Wehrmacht Propaganda and the Jews After 1945
After the war many veterans from the ranks of the propaganda troops attempted to clear the name of the Wehrmacht and to distance it from the crimes of the Nazi regime. In these efforts they occasionally referred to the Jews and the attitude of the propaganda troops to them during the war. General von Wedel wrote that the OKW Propaganda Department (WPr.) and he personally rejected National-Socialist antisemitism and that they had successfully prevented it from being incorporated into Wehrmacht propaganda.
Günther Heysing, who founded and directed the Association of Propaganda Troop Veterans and even edited its periodical (Die Wildente), also chose to deny and distort the past. In response to a veteran’s letter to the editor criticizing the extremely anti-communist content of his articles, Heysing wrote: “I myself had many Jewish friends before the war, and I have never published anything antisemitic in the pages of Die Wildente. There is no need whatsoever to recall that the PKs had nothing at all to do with the Jewish problem.”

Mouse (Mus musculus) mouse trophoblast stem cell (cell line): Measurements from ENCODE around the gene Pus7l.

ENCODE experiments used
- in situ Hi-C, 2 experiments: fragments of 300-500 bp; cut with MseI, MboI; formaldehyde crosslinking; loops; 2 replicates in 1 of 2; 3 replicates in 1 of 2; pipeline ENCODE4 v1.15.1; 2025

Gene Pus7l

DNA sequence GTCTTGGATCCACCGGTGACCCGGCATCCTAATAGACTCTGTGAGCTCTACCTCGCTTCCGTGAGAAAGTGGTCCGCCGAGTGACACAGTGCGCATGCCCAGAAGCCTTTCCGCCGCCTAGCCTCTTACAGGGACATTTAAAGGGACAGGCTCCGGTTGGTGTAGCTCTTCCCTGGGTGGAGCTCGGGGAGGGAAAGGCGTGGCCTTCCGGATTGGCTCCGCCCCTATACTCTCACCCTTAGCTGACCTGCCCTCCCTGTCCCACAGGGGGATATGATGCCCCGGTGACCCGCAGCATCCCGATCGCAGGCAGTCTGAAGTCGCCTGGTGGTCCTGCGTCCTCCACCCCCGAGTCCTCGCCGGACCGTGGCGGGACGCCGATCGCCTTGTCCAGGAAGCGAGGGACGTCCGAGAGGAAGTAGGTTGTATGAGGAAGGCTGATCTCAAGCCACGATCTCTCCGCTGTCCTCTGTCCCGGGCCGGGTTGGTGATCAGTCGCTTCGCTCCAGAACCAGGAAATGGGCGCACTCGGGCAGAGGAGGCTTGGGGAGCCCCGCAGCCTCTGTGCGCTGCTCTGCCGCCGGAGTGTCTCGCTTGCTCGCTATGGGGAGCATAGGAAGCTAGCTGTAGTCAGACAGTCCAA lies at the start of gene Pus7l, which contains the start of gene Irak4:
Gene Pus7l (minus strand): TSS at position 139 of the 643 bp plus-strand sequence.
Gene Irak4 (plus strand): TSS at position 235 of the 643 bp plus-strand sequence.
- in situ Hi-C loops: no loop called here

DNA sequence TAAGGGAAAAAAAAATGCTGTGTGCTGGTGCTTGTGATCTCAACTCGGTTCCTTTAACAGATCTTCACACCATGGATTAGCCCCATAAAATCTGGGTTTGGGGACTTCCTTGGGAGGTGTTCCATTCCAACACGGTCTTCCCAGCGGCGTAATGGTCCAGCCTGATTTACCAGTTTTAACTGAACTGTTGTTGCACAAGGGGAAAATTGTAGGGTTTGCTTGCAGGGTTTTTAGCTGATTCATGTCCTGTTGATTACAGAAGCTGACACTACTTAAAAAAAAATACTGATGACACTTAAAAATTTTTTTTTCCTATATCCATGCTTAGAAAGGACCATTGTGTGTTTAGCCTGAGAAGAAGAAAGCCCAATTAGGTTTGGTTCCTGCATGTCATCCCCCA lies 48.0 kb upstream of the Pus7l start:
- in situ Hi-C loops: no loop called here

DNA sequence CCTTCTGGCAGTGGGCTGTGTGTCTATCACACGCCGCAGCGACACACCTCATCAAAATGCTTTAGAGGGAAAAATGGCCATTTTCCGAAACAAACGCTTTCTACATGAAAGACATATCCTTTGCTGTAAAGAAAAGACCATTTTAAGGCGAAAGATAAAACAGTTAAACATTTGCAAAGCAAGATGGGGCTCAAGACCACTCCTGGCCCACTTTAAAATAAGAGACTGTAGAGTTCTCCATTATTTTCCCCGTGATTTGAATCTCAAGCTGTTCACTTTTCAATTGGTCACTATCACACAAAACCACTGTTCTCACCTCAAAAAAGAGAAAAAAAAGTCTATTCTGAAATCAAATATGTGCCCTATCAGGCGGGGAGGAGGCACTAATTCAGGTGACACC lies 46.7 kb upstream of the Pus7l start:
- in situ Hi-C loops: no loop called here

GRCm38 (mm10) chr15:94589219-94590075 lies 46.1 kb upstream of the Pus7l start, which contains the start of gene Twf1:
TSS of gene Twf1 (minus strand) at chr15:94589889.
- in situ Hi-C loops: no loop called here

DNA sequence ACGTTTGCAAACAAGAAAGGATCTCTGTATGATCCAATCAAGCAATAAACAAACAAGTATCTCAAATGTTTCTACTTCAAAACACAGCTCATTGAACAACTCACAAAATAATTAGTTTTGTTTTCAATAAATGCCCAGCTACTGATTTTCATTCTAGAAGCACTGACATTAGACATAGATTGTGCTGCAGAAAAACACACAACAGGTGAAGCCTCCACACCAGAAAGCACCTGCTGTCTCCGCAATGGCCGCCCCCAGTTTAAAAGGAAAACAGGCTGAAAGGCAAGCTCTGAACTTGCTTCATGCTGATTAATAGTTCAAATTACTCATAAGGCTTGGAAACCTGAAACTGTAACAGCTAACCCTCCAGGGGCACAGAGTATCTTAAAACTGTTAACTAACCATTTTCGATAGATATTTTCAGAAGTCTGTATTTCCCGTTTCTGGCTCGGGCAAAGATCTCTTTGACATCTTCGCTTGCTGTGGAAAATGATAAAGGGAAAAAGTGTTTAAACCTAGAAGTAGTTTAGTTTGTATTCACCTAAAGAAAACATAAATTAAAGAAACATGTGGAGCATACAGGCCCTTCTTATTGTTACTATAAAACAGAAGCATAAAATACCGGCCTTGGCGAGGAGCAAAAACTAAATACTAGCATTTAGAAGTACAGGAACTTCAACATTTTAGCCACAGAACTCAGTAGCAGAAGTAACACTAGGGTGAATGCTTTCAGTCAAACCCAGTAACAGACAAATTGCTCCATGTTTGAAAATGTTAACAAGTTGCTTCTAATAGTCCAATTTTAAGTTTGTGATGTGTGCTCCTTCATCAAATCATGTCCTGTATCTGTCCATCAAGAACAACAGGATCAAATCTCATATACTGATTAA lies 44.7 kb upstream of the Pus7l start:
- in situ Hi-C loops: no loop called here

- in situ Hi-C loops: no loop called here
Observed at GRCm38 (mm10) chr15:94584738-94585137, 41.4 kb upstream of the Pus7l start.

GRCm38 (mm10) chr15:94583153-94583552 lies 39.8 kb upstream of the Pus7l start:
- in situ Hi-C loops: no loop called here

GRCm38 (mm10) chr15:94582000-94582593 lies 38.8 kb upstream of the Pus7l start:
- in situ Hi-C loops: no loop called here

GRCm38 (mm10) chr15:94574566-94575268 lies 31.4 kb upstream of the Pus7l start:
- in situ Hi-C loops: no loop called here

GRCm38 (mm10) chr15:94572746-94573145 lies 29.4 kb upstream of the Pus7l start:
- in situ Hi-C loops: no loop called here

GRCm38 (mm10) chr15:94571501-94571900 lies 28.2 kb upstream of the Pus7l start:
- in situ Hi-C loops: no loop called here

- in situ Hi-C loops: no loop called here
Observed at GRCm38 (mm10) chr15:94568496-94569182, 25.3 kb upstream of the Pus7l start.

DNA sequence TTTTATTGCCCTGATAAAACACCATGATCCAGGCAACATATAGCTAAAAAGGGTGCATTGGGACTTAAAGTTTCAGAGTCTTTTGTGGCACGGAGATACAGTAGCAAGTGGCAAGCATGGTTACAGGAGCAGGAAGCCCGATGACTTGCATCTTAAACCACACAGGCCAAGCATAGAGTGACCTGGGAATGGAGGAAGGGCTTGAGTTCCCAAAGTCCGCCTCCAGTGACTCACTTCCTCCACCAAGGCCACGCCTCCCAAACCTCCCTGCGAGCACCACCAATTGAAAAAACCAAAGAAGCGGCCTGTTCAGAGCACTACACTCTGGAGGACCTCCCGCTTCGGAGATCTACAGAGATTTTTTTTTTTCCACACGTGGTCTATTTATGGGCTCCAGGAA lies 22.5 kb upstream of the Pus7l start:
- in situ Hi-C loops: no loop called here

Heysing was partially right: he indeed never published any antisemitic material in Die Wildente, although a number of other apologetic articles appeared in its pages. A veteran of the Propaganda Staff Estonia wrote that his unit tried to soften the harsh measures of the Germans in Estonia and that they cautioned against persecution of Jews at the hands of the extremely antisemitic local population.
In actual fact, when that unit began to operate in Estonia, in September 1941, most of the local Jews were no longer there, and men from the unit occupied themselves, among other things, with gathering art objects that Jews had left behind in their vacated houses and apartments. Another of the unit’s activities was to “purge” the public libraries of Jewish books.
In another article by Heysing, one can even find hints of Holocaust denial. He points out that to spread reports on the murder of Jews was an “old propaganda trick” of the Germans themselves, one which they had made use of against the Russians in World War I. For that reason he wished to stress the need to avoid creating a diabolical collective image of the Germans and noted that today’s Israelis are a far cry from the old collective image of the Jew.